If there are any cases of nerves among the Winnipeg Blue Bombers heading into the Grey Cup game, they haven't shown themselves in five days of preparation this week.

"We've been loose," receiver Terence Edwards said after the Blue Bombers walked through their plays one last time on Saturday at B.C. Place. "We're not supposed to be here.

"We're not supposed to win a game, so we have no reason to be tight. They're at home. They've got all the pressure. They're the favourites. They're the top dog that now won 11 games out of 12. So we're here and we're going to show up and win a game."

The "they" Edwards referred to are the B.C. Lions, who will face the Bombers in the CFL championship game Sunday.

The red-hot Lions are favoured by oddsmakers to win by a converted touchdown, and a sellout crowd of about 54,000 in the domed stadium will mostly be wearing B.C. Orange.

They have the CFL's best offence and are statistically a close second to the Bombers on defence.

But there is something about the atmosphere that has surrounded the Winnipeg squad all week, a mix of dedicated work, enthusiasm and playfulness, that suggests they have a battlers' chance to pull off an upset.

"We're going to give it our all and see what happens," added Edwards, the favourite target for scrambling quarterback Buck Pierce. "They're a great team, so we've got to match them.

"If we don't, it'll get away pretty quick. But I think my team is confident enough to play with them. We beat them twice, but that was early in the season, and we feel we can beat them again."

The Bombers' two victories over B.C. came while the Lions were suffering through a 1-6 start to the season. It was after the second win, a 30-17 decision on Aug. 13, that the Lions and their CFL Outstanding Player quarterback Travis Lulay took off on an eight-game winning run that helped them clinch first place in the West Division.

"It was the same personnel we're going to play (on Sunday), so we beat them before and we have to execute and beat them again," said centre Obby Khan.

A major exception was B.C.'s later acquisition of veteran receiver Arland Bruce, whose reliability has taken some pressure off star receiver Geroy Simon and given the Lions a more balanced attack.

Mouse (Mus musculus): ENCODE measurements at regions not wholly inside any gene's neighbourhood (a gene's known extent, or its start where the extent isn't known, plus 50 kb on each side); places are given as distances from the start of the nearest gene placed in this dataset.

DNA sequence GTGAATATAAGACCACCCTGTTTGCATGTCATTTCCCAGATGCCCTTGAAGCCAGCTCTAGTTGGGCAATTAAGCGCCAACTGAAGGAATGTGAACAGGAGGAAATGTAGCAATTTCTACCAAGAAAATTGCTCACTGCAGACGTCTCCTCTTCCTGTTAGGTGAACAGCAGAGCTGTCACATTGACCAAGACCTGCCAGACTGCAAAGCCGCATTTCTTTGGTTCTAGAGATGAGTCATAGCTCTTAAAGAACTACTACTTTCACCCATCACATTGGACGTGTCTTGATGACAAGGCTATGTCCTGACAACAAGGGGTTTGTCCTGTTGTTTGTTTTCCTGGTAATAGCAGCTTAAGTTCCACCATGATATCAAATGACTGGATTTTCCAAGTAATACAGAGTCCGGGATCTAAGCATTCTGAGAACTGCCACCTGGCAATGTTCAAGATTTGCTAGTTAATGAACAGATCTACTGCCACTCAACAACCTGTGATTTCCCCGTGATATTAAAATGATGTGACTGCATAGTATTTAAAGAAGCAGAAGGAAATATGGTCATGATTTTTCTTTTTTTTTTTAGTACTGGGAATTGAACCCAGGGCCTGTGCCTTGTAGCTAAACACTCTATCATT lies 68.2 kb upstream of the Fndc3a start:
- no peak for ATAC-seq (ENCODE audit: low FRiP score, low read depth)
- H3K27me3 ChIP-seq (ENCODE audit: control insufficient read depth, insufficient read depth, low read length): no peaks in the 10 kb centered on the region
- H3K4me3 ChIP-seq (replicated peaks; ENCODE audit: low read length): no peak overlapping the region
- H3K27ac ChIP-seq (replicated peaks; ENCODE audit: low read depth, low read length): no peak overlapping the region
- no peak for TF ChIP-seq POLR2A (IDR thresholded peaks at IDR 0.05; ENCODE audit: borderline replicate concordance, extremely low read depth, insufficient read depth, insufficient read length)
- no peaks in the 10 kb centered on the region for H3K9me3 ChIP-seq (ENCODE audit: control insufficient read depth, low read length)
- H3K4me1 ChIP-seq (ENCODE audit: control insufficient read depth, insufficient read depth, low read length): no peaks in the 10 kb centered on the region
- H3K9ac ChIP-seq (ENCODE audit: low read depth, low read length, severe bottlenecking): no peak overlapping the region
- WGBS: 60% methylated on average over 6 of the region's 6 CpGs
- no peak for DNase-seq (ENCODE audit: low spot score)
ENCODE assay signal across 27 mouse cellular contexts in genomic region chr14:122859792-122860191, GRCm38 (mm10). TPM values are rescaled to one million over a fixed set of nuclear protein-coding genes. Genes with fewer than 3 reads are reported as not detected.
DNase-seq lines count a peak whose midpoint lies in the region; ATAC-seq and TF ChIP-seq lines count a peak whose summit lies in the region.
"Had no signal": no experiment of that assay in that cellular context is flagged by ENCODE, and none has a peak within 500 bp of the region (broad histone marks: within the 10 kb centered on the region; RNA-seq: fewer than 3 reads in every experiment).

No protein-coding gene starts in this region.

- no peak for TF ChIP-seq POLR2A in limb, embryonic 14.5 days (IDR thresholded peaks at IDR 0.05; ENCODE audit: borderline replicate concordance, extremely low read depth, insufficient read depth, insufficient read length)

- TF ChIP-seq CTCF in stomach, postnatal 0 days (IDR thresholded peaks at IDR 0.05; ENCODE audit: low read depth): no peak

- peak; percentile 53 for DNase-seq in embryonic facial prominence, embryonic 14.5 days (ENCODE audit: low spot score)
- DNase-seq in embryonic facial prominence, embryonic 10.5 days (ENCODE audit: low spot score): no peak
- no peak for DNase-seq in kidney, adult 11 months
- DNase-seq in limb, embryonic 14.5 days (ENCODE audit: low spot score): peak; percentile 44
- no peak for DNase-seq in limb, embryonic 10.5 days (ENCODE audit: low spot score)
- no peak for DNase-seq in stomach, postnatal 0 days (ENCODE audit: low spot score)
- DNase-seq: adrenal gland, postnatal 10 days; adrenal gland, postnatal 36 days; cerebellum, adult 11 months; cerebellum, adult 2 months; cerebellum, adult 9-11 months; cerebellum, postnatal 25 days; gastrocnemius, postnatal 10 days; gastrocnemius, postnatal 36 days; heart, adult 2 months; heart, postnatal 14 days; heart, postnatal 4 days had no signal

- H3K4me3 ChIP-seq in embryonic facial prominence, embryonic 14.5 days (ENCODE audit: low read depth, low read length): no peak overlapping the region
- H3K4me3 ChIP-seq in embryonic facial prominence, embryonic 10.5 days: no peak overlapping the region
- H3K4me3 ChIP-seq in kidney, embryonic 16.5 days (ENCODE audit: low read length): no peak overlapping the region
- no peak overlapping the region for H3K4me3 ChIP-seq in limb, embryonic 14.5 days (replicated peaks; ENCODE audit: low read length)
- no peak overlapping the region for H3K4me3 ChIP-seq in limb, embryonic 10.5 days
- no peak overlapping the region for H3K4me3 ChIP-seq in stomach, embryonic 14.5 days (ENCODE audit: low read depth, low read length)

Winnipeg counters with the top pass defence in the league, led by ball-hungry backs Jovon Johnson and Jonathan Hefney. They also have a nasty pass rush led by league sacks co-leader Odell Willis.

Reasons to win

The Bombers also feel they have much to play for — not only to break the league's longest Grey Cup drought that dates to 1990. The sources of motivation are many.

The team was shattered in mid-season when popular assistant head coach Richard Harris collapsed and died. There was more bad news when star running back Fred Reid was lost for the season with a knee injury, although he has been ably replaced by Chris Garrett.

The team went through a 3-7 slump to end the season, but found a way to edge two-time defending Cup champion Montreal and claim top spot in the East.

"Coach Harris is an added incentive because we loved him and we want to win for him," said Khan. "For me, he was a father figure. He's the first and only guy I've had like that."

Pierce feels that setbacks have made the Bombers stronger.

"This is a mentally tough football team," he said. "The adversity that's been thrown our way is something that prepared us for this.

"We had to go through more than most athletes. We lost a coach in the middle of a season. We've been the underdogs since Day One. We fought and clawed our way here."

It will also almost certainly be the final game in the career of seven-time CFL all-star Doug Brown. The Vancouver-area native is leaning towards retirement after an 11-year career as one of the CFL's top defensive tackles.

Brown said he wants to win mostly to bring a Grey Cup back to Winnipeg.

"This is for the 2011 Blue Bombers, to try to put some shine back on the franchise that's won 10 championships but hasn't won one in 20 years. That's what this game's about," the six-foot-eight Brown said. "What other team would winning a title mean more to than the City of Winnipeg right now? That's why we're all out here."

Asked why he feels Winnipeg will win, Brown said: "Because we're long overdue. That's why I think we have a shot. We match up pretty well against B.C., but we're not kidding ourselves. We know it's going to be one hell of a contest and we'll have to be at our best."

The only minor glitch in the Bombers' preparation was a brief controversy over some questionable messages sent out this week on Twitter by Willis, but coach Paul LaPolice said he talked to his top pass rusher and asked him to apologize to anyone who may have been offended. LaPolice considers the matter settled.

None of it seemed to detract from Willis' resolve.

"This is the biggest game I've ever played in my life and I'm blessed to be here," the third-year Bomber said. "I just feel like this is a group that is bound together.

"We're willing to do what it takes for each other to win. It's just confidence in each other, so we're going to get it done, hopefully."

LaPolice said he has not used the 21 years without a Cup in talks with his players this week because the current team is not responsible for failures in the past. He said he won't be making any monumental pre-game motivational speech because "I want them as relaxed as they can be."

So players will try to follow their usual routines.

Pierce will get up early, have a good breakfast and get to the stadium as early as possible to make sure all is ready.

And Khan won't change his "weird" pre-game ritual, even for the title game. That is to clip nails on the field before the game starts.

"I don't know why I do that," he said. "I let my nails grow all week and I'll cut them before the game. Around the CFL, there are nail clippings of Obby Khan everywhere. Every game for eight years. A little weird."